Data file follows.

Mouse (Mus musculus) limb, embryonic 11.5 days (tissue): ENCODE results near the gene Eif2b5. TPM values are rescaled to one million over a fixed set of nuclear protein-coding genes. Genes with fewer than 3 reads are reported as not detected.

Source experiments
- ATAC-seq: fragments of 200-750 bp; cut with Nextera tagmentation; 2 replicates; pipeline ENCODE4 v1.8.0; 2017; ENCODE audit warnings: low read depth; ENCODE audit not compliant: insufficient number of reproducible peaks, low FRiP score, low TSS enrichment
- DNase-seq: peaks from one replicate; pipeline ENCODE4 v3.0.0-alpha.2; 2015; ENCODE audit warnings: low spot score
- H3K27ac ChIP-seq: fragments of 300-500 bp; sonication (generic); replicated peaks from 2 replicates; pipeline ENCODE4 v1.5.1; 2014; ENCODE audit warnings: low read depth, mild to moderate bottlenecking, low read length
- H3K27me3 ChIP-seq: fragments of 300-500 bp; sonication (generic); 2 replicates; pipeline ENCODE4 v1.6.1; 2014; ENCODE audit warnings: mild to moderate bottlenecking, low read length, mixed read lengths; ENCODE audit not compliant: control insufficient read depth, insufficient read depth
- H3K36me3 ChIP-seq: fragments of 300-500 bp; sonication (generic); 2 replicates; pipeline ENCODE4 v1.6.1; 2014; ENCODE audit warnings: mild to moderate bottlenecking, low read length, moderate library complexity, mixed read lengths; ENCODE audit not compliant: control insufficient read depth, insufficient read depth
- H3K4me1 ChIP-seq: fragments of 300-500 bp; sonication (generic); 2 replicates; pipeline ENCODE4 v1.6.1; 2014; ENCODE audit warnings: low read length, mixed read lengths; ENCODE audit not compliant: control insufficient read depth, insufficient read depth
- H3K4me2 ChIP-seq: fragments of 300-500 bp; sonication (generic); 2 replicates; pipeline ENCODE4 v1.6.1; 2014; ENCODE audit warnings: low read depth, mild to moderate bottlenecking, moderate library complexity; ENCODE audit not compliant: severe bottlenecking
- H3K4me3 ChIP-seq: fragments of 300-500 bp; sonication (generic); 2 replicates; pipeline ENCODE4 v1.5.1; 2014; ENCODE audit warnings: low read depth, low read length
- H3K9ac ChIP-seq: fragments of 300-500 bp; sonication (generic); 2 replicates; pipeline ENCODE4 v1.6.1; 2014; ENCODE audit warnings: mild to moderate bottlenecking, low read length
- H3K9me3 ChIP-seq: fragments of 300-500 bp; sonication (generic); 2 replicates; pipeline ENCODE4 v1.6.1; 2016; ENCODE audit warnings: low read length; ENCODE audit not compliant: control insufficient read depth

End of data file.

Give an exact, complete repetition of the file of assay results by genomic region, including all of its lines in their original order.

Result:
Mouse (Mus musculus) limb, embryonic 11.5 days (tissue): ENCODE results near the gene Eif2b5. TPM values are rescaled to one million over a fixed set of nuclear protein-coding genes. Genes with fewer than 3 reads are reported as not detected.

Source experiments
- ATAC-seq: fragments of 200-750 bp; cut with Nextera tagmentation; 2 replicates; pipeline ENCODE4 v1.8.0; 2017; ENCODE audit warnings: low read depth; ENCODE audit not compliant: insufficient number of reproducible peaks, low FRiP score, low TSS enrichment
- DNase-seq: peaks from one replicate; pipeline ENCODE4 v3.0.0-alpha.2; 2015; ENCODE audit warnings: low spot score
- H3K27ac ChIP-seq: fragments of 300-500 bp; sonication (generic); replicated peaks from 2 replicates; pipeline ENCODE4 v1.5.1; 2014; ENCODE audit warnings: low read depth, mild to moderate bottlenecking, low read length
- H3K27me3 ChIP-seq: fragments of 300-500 bp; sonication (generic); 2 replicates; pipeline ENCODE4 v1.6.1; 2014; ENCODE audit warnings: mild to moderate bottlenecking, low read length, mixed read lengths; ENCODE audit not compliant: control insufficient read depth, insufficient read depth
- H3K36me3 ChIP-seq: fragments of 300-500 bp; sonication (generic); 2 replicates; pipeline ENCODE4 v1.6.1; 2014; ENCODE audit warnings: mild to moderate bottlenecking, low read length, moderate library complexity, mixed read lengths; ENCODE audit not compliant: control insufficient read depth, insufficient read depth
- H3K4me1 ChIP-seq: fragments of 300-500 bp; sonication (generic); 2 replicates; pipeline ENCODE4 v1.6.1; 2014; ENCODE audit warnings: low read length, mixed read lengths; ENCODE audit not compliant: control insufficient read depth, insufficient read depth
- H3K4me2 ChIP-seq: fragments of 300-500 bp; sonication (generic); 2 replicates; pipeline ENCODE4 v1.6.1; 2014; ENCODE audit warnings: low read depth, mild to moderate bottlenecking, moderate library complexity; ENCODE audit not compliant: severe bottlenecking
- H3K4me3 ChIP-seq: fragments of 300-500 bp; sonication (generic); 2 replicates; pipeline ENCODE4 v1.5.1; 2014; ENCODE audit warnings: low read depth, low read length
- H3K9ac ChIP-seq: fragments of 300-500 bp; sonication (generic); 2 replicates; pipeline ENCODE4 v1.6.1; 2014; ENCODE audit warnings: mild to moderate bottlenecking, low read length
- H3K9me3 ChIP-seq: fragments of 300-500 bp; sonication (generic); 2 replicates; pipeline ENCODE4 v1.6.1; 2016; ENCODE audit warnings: low read length; ENCODE audit not compliant: control insufficient read depth